The ending of the show with "Radio Gaga", "Bohemian Rhapsody", "We Will Rock You" and "We Are the Champions" reminded the audience these are songs that don't just stand the test of the time but still live on for most likely centuries and that's not hyperbole. My generation grew up without the ability to witness the grandeur of Queen in concert and the shows since 2014 are an opportunity to see something truly rhapsodic. Watching Roger Taylor and Brian May in concert transcends mere entertainment, because there are real emotional stakes in every note performed. There are a few brief videos of Freddie Mercury singing and playing with the audience reminding us of Mercury as a master performer who will rarely, if ever, be matched and yet these songs live on and have become even bigger in his absence.

The intensity, believability and authenticity of Queen has never been sanded away by success. They have more to lose than gain by touring. Their legacy has grown over these last few tours with Lambert because it's not part of a co-headline tour or some summer festival, but an evening focused on this brilliant band and their music. These songs, these albums and these men have weathered beautifully amidst a world that at time has been far too cruel. This was a first-rate spectacle without being gratuitous. All the technical precision in the world can't make up for a performance lacking heart and empathy and Adam Lambert, Roger Taylor, Brian May, Spike Edney (keyboards), Neil Fairclough (bass) and Tyler Warren (percussion) filled every note with soul. There is incredible discipline to what Queen brings to the stage every night. This isn't about needing to reclaim their glory days, because the truth is they never went away. May and Taylor have to deliver these songs each night with a heavy heart and this is part of what makes the show work. The audience is able to tap into that loss and celebrate Mercury's life while simultaneously celebrating the here-and-now with every note sung. Some artists ground us and help us make better sense of our lives, but the music of Queen makes us realize its grand potentials. They don't merely whisk us past monuments of beauty they place us face-to-face with the potential of what we can accomplish. The iron fist from Live Aid has been replaced with heart, soul and sweet musical salvation.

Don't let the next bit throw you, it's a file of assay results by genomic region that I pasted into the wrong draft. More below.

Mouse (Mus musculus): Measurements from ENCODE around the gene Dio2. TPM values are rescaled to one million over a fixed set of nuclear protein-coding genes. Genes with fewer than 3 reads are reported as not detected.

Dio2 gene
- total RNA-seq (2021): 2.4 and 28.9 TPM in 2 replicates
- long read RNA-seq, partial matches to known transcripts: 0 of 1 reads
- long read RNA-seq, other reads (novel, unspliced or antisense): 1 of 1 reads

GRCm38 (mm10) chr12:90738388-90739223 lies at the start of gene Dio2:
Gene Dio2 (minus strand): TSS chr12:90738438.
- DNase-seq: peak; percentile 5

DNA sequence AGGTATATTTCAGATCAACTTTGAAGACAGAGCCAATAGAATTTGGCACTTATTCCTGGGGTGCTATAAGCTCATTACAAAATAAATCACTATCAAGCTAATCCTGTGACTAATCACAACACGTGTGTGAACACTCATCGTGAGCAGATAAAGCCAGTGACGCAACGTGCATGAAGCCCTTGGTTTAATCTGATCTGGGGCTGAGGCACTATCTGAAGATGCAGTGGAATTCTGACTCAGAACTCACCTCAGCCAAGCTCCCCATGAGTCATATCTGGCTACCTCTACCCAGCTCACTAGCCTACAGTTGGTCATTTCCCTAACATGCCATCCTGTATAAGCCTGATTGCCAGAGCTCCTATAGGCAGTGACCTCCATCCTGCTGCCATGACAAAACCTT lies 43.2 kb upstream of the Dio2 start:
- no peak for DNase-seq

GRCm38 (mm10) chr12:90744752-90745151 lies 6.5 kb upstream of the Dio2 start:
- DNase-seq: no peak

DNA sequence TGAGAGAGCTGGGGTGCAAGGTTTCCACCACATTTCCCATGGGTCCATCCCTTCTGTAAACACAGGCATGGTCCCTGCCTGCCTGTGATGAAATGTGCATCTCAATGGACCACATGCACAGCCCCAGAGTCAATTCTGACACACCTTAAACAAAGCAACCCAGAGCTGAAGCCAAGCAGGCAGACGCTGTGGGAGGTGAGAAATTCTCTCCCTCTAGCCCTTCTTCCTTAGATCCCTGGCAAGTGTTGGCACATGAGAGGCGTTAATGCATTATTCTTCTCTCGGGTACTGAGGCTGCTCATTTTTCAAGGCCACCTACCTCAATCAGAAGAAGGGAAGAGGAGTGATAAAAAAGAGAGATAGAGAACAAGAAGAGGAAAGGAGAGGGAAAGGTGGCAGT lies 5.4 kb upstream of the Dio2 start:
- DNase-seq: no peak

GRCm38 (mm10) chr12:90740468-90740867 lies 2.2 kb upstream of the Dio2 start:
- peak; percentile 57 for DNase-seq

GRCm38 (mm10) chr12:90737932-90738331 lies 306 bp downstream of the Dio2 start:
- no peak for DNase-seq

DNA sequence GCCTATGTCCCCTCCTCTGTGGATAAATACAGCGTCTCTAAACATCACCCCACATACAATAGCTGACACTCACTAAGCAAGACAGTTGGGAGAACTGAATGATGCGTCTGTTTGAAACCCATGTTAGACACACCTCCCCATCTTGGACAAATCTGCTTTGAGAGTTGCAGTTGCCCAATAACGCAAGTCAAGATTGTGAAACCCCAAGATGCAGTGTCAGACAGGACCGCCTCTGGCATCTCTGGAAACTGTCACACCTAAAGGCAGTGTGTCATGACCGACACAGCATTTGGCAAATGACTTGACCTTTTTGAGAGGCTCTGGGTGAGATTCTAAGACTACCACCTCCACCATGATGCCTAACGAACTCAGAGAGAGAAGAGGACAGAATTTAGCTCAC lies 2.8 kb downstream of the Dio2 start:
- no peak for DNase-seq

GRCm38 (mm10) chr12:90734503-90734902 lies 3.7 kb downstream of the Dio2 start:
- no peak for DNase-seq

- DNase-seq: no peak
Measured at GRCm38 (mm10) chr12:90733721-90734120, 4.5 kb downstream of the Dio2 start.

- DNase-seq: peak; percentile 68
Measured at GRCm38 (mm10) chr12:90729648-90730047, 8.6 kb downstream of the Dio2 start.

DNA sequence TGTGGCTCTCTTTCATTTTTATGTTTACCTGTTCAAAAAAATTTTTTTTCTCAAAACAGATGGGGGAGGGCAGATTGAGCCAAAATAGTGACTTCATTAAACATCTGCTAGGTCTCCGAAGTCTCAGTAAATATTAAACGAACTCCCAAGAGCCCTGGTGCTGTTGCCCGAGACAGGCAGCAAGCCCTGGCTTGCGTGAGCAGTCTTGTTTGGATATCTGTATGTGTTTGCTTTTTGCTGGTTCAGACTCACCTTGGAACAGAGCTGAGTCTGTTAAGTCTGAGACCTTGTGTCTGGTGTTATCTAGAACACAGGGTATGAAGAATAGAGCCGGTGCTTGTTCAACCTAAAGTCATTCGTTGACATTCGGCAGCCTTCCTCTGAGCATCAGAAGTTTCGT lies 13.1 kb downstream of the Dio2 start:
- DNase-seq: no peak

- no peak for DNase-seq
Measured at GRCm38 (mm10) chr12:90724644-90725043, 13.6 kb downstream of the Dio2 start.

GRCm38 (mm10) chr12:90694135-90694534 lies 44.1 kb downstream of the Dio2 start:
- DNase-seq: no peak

Anthony Kuzminski is a Chicago based writer and Special Features Editor for the antiMusic Network. His daily writings can be read at The Screen Door. He can be contacted at tonyk AT antiMusic DOT com and can be followed on Twitter

Chicago setlist for 7/13/17
We Will Rock You
Hammer to Fall
Stone Cold Crazy
Another One Bites the Dust
Fat Bottomed Girls
Killer Queen
Two Fux
Don't Stop Me Now
Bicycle Race
I'm in Love With My Car
Get Down, Make Love
I Want It All
Love of My Life
Somebody to Love
Crazy Little Thing Called Love
Drum Battle
Under Pressure
I Want to Break Free
Who Wants to Live Forever
Guitar Solo
Radio Ga Ga
Bohemian Rhapsody
We Will Rock You
We Are the Champions

Queen + Adam Lambert Live In Chicago